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Toddler injured by abandoned razor outside public library

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BURIEN, Wash. – Two local parents say something needs to change after their little boy was injured by a razor he found outside Burien’s public library.

Burien officials told Q13 News that city and King County employees regularly patrol the area outside the library on the lookout for hazards.

The issue of discarded needles and razors are not specific to Burien; it’s become a problem across Puget Sound but last week it became too real for one family.

“Now all we can do is wait,” said mother Lily Cohen.

The Cohen family is anxious to know whether 17-month-old Asher was exposed to something dangerous after the injury.

“We decided to sit right over here and we took Asher out of the stroller and put him down,” said Lily.

“As he came over here, he reached down, I saw the razor as he was reaching for it,” said Asher’s father, Eliav. “I tried to take it out of his hand, that’s when we realized he was cut.”

Asher’s parents said it all happened too fast to keep Asher from getting hurt. While the cut wasn’t very deep, it doesn’t make the experience any less frightening.

“I think we’re as present as can be,” said Lily. “If it could happen to us, it could happen to anybody.”

The Cohens and other library patrons told Q13 News that at times the homeless population and drug activity in downtown Burien become too much to handle.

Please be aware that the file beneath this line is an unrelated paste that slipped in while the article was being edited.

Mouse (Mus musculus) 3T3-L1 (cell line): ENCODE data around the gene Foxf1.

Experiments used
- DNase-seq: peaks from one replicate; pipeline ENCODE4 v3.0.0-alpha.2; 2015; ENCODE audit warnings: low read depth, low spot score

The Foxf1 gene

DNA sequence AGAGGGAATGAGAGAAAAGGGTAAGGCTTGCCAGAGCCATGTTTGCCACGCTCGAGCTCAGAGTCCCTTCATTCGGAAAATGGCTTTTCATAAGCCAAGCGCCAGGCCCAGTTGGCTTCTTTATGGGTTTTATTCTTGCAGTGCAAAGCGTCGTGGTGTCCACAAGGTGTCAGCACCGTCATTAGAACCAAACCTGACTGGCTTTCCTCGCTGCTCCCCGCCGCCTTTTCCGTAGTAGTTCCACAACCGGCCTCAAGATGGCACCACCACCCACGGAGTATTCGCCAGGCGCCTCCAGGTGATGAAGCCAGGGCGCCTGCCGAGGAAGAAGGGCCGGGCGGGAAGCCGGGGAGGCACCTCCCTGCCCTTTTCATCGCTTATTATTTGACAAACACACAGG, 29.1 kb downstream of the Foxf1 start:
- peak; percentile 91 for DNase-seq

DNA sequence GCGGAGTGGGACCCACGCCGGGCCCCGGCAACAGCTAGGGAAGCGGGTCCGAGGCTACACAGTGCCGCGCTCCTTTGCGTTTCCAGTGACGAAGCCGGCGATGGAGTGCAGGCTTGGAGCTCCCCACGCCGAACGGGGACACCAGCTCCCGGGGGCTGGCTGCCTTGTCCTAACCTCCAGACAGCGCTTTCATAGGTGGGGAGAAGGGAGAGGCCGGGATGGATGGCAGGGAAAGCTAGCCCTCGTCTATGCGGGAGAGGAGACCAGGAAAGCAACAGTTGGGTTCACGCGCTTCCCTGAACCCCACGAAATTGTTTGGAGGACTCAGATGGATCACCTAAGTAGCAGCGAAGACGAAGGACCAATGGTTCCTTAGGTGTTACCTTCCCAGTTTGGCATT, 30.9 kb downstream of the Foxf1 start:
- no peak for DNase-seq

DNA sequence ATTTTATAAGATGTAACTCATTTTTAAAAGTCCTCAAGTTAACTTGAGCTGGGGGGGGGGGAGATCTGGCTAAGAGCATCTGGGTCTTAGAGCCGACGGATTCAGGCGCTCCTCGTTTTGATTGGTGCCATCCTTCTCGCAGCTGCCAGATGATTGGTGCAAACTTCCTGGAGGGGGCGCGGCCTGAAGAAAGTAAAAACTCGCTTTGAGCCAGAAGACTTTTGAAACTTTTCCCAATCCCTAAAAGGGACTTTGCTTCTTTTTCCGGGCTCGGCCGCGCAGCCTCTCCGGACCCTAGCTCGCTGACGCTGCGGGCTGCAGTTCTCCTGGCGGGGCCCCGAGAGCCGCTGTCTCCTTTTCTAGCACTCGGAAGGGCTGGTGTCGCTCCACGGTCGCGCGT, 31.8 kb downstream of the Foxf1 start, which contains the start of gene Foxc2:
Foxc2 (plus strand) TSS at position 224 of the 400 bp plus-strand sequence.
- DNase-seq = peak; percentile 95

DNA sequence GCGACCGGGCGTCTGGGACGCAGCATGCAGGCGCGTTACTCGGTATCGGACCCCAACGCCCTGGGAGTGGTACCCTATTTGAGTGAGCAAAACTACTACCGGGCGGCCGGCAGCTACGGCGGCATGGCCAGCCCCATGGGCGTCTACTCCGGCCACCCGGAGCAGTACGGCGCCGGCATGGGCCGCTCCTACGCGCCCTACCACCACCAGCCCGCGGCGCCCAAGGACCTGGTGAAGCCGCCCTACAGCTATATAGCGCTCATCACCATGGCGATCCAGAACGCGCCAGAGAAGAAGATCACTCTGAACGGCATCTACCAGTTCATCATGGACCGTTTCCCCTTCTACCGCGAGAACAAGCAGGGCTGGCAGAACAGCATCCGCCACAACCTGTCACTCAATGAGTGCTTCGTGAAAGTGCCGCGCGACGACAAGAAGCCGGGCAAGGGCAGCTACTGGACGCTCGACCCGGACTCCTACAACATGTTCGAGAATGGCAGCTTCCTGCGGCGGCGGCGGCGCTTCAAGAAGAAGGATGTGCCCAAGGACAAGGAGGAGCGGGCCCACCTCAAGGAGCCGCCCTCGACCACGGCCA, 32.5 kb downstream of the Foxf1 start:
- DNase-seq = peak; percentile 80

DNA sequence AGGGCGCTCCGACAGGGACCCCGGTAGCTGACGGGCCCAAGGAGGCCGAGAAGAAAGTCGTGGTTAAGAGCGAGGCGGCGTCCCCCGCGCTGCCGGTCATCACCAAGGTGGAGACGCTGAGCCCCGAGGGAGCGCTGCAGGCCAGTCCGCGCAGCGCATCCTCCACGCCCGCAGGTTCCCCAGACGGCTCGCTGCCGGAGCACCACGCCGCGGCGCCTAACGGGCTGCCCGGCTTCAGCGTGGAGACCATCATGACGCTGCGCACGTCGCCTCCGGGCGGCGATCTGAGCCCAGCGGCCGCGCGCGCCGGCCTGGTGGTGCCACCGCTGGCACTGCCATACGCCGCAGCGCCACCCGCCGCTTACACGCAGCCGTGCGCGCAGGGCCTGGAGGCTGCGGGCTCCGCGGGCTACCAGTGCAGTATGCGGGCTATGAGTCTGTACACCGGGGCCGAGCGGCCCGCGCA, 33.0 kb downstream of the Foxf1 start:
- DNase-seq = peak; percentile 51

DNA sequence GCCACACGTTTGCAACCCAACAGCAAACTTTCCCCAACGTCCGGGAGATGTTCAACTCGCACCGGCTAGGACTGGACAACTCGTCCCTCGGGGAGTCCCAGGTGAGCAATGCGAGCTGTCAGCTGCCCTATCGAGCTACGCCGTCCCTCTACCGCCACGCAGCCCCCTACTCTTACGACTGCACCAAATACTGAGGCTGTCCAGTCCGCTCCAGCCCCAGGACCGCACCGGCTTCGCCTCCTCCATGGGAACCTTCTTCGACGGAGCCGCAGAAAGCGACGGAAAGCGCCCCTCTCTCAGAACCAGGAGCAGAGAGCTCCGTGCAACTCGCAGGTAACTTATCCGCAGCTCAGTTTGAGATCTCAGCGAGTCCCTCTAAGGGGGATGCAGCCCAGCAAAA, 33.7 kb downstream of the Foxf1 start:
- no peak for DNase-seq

“The truth is, is that it’s not safe enough right now with everything that’s happening in front of the library,” said Eliav.

The city of Burien assured Q13 News it is working hard to make sure the public is not in danger.

“We are working as hard as we can to make Burien safe and it takes people engaging in their community to keep it safe,” said Emily Inlow-Hood with the city.

City officials said they plan to add two more police officers to their bike and foot patrols by summer, and cleanup crews quickly swooped in Wednesday to pick up trash and any drug paraphernalia hiding in bushes.

“We’re definitely trying to be on top of these things but we do rely on our citizens to let us know when they see something,” said Inlow-Hood. “We can’t be everywhere all the time.”

The Cohens said it could take about six weeks before medical tests reveal if Asher contracted a disease after being cut, but the incident wasn’t going to keep them from coming back to the library.

City officials urged the public to call City Hall to report signs of dangers.